The promise felt by so many in this year of Arab uprisings has given way to uncertainty and undemocratic groups.
A year of protests ends with fear and new uncertainties
As this year draws to a close, we should look back on the last 12 months to determine whether the unprecedented and unexpected events of the "Arab Spring" have made the region as a whole a better place. Sadly, despite the hopes that I had in January and February, hopes that were widely shared, I am far from confident of such an outcome.
It's been an interesting year, certainly - more so than any other in the 45 years since I first became involved in the Middle East. In previous years, there had been major events affecting particular areas of the region, such as the 1967 and 1973 Arab-Israeli wars, the overthrow of the Shah of Iran, the Iraqi invasion of Kuwait and the removal of Saddam Hussein.
Although all of those events were important, to some extent they were relatively limited in terms of their geographical effects. It's early days yet in the Arab uprisings, but it seems that the fallout may well be much more widespread and much more long-lasting. I fear that many of those who, with extraordinary courage, have risked so much and in many cases have sacrificed so much in pursuit of change may come to look back and wonder whether it was all worthwhile.
Tunisia, where it all started, is thus far the only country where the collapse of the ancien regime has been followed by relatively peaceful progress towards the emergence of a new government that promises to be more responsive to the desires of its people.
In Egypt, while the ageing Pharaoh has been removed, the old-guard politicians and military officers from whose ranks he came show no desire to relinquish their power, although through the electoral process they may come to share it - with, apparently, religious groups like the Muslim Brotherhood and Salafists. Among these are forces that believe the freethinking crowds who filled Tahrir Square are anathema to their values, and the different religious views of many millions of their fellow Egyptians are something to be circumscribed, or worse.
In Libya, it took months, foreign intervention and much bloodshed before that country's erratic leader was removed, but there has been little sign so far that there is any real agreement between those who now share power on what exactly they plan to do with it.
In Yemen, months of protests have led not to the removal of a discredited leadership, but to a sharing of power between rival blocs, with those who sought real change being excluded. In the absence of an effective government for much of the year, the Al Houthi rebellion and Al Qaeda-related militants have grown stronger.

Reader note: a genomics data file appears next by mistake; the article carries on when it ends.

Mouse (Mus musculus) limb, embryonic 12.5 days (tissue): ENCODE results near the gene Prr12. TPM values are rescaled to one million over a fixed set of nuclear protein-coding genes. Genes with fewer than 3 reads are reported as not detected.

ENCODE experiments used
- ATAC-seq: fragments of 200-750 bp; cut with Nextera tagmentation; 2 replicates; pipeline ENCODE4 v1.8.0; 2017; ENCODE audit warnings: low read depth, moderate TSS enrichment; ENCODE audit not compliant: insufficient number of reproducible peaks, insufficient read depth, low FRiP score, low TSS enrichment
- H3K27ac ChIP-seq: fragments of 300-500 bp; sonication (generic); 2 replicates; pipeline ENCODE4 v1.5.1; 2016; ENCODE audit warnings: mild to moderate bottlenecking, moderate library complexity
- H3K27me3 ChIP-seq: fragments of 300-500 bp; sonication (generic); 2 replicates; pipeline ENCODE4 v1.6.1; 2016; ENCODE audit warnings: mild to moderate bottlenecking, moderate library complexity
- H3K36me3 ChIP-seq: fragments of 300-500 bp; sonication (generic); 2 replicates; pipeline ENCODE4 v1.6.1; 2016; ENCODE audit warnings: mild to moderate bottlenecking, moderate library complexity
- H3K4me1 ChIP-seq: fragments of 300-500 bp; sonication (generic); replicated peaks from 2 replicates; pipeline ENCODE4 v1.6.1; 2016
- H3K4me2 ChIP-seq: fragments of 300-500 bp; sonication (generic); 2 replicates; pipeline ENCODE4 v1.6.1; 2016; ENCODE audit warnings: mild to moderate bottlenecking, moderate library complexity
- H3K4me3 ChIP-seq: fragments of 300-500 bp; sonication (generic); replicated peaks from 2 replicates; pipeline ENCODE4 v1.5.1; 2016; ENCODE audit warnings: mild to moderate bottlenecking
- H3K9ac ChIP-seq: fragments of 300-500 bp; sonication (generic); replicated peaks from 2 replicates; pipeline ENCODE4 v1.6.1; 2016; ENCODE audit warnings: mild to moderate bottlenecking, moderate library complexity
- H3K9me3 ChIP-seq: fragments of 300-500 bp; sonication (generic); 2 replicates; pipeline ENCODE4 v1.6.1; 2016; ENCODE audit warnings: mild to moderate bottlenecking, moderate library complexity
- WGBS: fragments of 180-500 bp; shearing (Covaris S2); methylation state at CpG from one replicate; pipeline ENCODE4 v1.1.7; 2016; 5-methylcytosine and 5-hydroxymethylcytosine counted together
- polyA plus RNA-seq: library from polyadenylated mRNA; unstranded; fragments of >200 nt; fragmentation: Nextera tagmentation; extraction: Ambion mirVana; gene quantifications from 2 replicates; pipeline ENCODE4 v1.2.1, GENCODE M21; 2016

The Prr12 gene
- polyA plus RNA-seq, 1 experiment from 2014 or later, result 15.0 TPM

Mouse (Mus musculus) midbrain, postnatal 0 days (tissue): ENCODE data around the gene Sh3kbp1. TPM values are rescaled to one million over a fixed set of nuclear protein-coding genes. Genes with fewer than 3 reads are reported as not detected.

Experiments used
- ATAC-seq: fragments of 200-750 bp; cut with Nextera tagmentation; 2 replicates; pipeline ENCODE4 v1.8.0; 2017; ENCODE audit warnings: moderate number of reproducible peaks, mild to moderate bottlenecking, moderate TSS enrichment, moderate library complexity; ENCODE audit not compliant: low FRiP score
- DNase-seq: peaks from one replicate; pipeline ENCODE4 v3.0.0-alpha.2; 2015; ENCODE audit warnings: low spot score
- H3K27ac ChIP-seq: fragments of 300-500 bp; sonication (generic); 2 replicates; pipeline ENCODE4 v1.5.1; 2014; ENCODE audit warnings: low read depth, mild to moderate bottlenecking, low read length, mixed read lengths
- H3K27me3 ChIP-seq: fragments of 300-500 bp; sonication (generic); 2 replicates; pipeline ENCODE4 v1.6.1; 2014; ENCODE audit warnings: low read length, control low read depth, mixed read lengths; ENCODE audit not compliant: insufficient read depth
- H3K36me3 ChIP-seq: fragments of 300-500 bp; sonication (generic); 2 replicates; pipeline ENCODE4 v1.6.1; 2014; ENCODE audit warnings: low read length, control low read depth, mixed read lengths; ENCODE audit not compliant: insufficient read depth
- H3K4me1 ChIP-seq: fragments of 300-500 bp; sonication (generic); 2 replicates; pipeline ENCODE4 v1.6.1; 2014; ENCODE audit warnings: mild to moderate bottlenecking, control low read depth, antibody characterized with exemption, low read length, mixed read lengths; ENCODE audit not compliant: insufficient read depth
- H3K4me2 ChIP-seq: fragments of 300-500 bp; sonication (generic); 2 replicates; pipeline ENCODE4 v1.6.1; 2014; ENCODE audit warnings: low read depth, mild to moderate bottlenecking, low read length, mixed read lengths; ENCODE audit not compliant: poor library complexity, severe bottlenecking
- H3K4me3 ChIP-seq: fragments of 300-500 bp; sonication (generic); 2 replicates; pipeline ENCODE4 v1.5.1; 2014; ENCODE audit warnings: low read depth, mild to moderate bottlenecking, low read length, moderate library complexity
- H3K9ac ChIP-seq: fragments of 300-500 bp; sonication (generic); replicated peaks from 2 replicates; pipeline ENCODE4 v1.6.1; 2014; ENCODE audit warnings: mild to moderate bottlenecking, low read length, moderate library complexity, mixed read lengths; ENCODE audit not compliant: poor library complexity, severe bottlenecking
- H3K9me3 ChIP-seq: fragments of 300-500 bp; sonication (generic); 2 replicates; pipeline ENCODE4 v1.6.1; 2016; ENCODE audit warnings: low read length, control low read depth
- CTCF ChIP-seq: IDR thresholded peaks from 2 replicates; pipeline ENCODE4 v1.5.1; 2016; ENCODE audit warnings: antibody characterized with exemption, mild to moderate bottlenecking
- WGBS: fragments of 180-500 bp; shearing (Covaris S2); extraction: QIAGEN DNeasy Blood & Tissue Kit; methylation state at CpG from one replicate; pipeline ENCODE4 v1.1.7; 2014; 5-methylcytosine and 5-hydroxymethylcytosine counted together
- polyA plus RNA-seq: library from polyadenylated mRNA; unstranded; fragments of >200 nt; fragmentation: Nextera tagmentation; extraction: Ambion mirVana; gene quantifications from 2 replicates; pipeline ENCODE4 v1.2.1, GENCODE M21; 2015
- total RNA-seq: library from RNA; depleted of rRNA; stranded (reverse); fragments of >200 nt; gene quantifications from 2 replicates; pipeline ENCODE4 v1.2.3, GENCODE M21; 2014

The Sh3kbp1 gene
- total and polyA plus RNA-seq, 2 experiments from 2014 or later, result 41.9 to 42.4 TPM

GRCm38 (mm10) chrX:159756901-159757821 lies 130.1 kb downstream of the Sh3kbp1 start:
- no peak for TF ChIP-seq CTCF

In Syria, hopes for modest change have been brutally repressed by a government seemingly bent on pursuing the self-fulfilling prophecy that unless it retains power, the country will descend into civil war and sectarian strife.
In Iraq, the withdrawal of American forces - however welcome that may have been - appears to have removed the last restraints on a descent into sectarian politics that threaten the country's very existence and, at the same time, the balance of power between the other countries of the region.
Only in the Gulf, in my view, have we been relatively fortunate. In the UAE and in neighbouring Oman, swift moves to address the real concerns of citizens in terms of issues such as development, jobs and the broader economy have satisfied all but a tiny, unrepresentative, minority.
In Bahrain, with its much greater challenges, the government's acceptance that its response to protests earlier in the year went well beyond what was justified has provided a window of opportunity to try to get things right. One hopes that all those with good intentions will make the best of that opportunity.
In the rest of the region, though, I see little grounds for optimism. Economies have ground to a standstill, with millions being driven into unemployment and poverty.
Thousands have been killed, with more dying every day. There is a worrying rise in the activities, and in the strength, of those whose extremist views challenge the legitimacy and the identity of minority communities, whether religious or otherwise. Those communities have for many centuries been an integral part of the mosaic of the peoples of the region.
And then there is Iran, which appears either directly or through its allies and proxies to be engaging in its own agenda, thereby adding to the turmoil.
I hope that my gloom is misplaced, but I fear that for many countries in the region, albeit God willing not for the UAE, there is a very tough year ahead.
Peter Hellyer is a commentator on the UAE's culture and heritage and current affairs